In the Supreme Court of India WRIT PETITION (CIVIL) NO. 318 OF 2006 Petitioner National Campaign Committee For Central Legislation On Construction Labour Respondent Union of India Date of Judgement 19th March 2018 Bench Justice Madan B. Lokur
Neither any state government nor any union territory administration took steps to implement the laws made by the legislation for the benefit of laborers and construction workers; thereby infringing the laborers’ right to social and economic justice. To make a composite framework leading to the policy or scheme for the welfare of construction workers was directed by the Supreme Court because of this case.
Statues & provisions involved:
- Article 15(3), Article 21, Article 32, Article 39(e), Article 39(f) of the Indian Constitution, 1950
- Section 11, Section 12, Section 13, Section 18, Section 22, Section 24 of Building and Other Construction Workers Act, 1996 (hereinafter referred to as BOCW Act)
- Section 4, Section 5, Section 8 of Building and Other Construction Workers Cess Act, 1996
The petitioner is said to be a non-enlisted Committee of enrolled worker’s organizations worried about the rights of laborers in the chaotic division including development laborers, particularly in regions of health, basically towards safety, security and other welfare measures. The claimant says that – appalled by the demeanor and ignorance of most State Governments and Union Territories towards the execution of the BOCW Act.
As indicated by the claimant, the non-execution of the BOCW Act disregards the arrangements of Articles 15(3), 39(e) and (f) and Articles 45 and 47 of the Constitution, which force an essential duty on the State to guarantee that all the requirements of laborers are met and that their fundamental rights are completely ensured. The non-usage additionally disregards Article 21 of the Constitution, which accommodates the option to live with dignity. It is affirmed that the BOCW Act and the Cess Act depend on a global show, to be specific, the Safety and Health in Construction Convention (No. 167) received by the International Labor Organization in 1988 and it’s going with the suggestion (No.175) which accommodate an establishment of law on which protected and solid working conditions are assembled.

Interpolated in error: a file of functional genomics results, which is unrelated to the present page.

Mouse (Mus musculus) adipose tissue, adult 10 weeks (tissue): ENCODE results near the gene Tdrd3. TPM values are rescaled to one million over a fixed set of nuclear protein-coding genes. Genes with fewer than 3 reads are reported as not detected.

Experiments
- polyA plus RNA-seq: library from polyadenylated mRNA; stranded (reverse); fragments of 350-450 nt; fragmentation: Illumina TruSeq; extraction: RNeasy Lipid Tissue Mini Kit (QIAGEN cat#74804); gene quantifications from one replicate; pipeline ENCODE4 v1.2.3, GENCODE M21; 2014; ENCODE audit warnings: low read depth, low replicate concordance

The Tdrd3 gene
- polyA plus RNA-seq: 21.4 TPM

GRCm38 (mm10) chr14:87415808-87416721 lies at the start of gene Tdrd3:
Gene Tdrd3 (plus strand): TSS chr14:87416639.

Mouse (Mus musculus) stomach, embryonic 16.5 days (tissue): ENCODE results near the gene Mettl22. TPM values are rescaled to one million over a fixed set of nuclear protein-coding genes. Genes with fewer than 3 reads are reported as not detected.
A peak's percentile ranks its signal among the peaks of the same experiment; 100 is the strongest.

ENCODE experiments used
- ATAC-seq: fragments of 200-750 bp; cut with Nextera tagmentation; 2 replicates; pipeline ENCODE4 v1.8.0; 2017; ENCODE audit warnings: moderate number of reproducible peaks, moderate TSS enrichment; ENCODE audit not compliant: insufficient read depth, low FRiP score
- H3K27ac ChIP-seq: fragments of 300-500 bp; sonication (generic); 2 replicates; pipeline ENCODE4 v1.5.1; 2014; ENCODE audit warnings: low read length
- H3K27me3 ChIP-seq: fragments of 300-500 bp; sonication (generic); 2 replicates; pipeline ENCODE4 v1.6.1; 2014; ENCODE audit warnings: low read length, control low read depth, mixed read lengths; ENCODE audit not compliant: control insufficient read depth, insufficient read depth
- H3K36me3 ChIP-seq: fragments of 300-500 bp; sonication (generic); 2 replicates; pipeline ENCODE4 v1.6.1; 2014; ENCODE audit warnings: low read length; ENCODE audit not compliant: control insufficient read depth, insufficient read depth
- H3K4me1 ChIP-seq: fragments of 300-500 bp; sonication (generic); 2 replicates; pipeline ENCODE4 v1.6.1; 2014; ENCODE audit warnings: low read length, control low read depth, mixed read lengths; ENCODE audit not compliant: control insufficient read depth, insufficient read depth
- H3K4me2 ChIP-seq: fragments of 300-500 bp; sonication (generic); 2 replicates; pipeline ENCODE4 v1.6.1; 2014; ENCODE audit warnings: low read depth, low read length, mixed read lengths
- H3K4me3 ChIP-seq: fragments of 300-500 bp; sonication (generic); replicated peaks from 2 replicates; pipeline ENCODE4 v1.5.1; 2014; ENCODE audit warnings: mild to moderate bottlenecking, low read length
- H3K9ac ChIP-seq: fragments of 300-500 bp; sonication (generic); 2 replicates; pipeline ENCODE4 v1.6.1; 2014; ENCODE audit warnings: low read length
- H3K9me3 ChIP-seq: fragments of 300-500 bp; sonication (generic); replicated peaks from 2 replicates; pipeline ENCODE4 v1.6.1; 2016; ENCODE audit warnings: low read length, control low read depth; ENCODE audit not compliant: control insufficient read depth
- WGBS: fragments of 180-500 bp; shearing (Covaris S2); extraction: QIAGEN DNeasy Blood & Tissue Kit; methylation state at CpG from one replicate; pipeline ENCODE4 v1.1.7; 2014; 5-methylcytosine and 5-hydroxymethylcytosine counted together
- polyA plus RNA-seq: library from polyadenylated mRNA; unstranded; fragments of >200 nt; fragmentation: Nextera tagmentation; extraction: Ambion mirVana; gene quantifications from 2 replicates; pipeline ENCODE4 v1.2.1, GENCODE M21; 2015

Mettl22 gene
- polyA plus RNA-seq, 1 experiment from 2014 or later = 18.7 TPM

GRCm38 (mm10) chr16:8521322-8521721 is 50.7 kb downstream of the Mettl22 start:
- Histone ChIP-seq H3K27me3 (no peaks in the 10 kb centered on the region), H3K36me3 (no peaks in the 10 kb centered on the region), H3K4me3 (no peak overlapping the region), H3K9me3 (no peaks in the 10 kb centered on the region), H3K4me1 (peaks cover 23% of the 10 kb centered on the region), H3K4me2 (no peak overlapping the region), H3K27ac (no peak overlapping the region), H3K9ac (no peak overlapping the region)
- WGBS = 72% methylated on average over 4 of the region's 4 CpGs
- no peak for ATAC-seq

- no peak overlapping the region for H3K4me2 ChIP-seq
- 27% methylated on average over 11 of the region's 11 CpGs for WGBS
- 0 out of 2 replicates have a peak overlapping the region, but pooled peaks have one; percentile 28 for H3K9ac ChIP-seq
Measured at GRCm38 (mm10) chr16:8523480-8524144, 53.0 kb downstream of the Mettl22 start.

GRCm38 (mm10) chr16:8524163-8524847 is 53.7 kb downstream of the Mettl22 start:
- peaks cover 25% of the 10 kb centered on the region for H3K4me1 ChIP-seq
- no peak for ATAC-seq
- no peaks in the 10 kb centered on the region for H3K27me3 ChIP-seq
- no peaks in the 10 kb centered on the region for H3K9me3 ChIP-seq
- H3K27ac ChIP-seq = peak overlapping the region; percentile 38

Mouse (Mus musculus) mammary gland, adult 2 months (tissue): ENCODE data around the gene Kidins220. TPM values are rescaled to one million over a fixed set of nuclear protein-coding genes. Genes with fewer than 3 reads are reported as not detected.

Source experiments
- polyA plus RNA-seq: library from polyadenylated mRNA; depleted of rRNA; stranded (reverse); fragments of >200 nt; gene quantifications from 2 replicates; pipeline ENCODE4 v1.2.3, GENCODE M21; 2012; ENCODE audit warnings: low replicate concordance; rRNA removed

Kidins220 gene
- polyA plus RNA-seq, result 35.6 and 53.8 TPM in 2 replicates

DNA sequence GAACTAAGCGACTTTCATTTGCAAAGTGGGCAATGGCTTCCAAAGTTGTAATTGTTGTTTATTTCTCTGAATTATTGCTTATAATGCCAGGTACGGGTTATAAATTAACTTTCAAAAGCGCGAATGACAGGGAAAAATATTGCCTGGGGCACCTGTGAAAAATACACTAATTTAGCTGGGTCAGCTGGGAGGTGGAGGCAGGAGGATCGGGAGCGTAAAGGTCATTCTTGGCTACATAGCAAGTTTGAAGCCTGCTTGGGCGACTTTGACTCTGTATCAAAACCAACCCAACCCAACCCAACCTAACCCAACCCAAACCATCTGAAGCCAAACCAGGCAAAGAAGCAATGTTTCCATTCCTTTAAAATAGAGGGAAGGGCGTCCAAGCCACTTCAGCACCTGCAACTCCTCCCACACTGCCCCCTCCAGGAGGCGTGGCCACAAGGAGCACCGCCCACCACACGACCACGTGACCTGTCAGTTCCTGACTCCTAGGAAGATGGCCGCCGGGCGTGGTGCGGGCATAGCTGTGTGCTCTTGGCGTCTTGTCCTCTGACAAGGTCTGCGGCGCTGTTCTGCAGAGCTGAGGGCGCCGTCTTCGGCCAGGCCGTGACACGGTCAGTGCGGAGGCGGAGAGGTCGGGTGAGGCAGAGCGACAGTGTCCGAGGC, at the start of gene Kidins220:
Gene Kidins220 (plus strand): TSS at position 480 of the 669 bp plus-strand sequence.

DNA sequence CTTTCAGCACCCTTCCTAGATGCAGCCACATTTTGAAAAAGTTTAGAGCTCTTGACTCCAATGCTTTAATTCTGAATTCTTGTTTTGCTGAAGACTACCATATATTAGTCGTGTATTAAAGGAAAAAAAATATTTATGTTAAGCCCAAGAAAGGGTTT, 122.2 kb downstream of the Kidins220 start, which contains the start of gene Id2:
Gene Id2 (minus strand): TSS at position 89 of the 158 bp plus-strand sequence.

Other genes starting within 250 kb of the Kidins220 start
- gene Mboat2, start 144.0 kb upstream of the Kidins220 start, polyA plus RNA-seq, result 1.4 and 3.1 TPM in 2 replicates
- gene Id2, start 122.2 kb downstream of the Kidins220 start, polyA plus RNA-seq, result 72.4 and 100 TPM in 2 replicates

In light of its encounters and concentrates completed which show the nonappearance of any powerful framework for the sheltered and solid working conditions for development laborers, the petitioner preferential a writ petition as per Article 32 of the Constitution in which a few prayers have been made yet basically the petition is that the BOCW Act and the Cess Act ought to be definitively executed in letter and soul.
a. Can delay in the effective implementation of both the statutes be a ground for invalidating the levy of cess?
b. Is cess, in fact, a tax?
c. Whether both the statues implemented as per the intention of the parliament?
d. Whether beneficial measures for the welfare of construction workers covered under the BOCW Act and Cess Act?
Simply because there was some postponement in the successful usage of both the statues, it couldn’t be a ground for discrediting the toll of cess, nor could the duty of cess be said to have demonstration application. The term ‘cess’ is generally utilized to hint a tax with a reason or a tax dispensed to a specific thing. Be that as it may, it additionally implies a levy or an assessment.
This option to live with human dignity envisaged in Article 21 determines its life breath from the Directive Principles of State Policy and especially provisos (e) and (f) of Article 39 and Articles 41 and 42 and in any event, along these lines, it must incorporate assurance of the wellbeing and quality of laborers, people, and of the crucial tender time of children against misuse, openings and offices for kids to create in a solid way and states of opportunity and nobility, instructive offices, just and altruistic states of work and maternity alleviation.
It is obvious of the BOCW Act that its sole point is the welfare of construction laborers, legitimately relatable to their naturally perceived option to live with essential human respect, enshrined in Article 21 of the Constitution of India.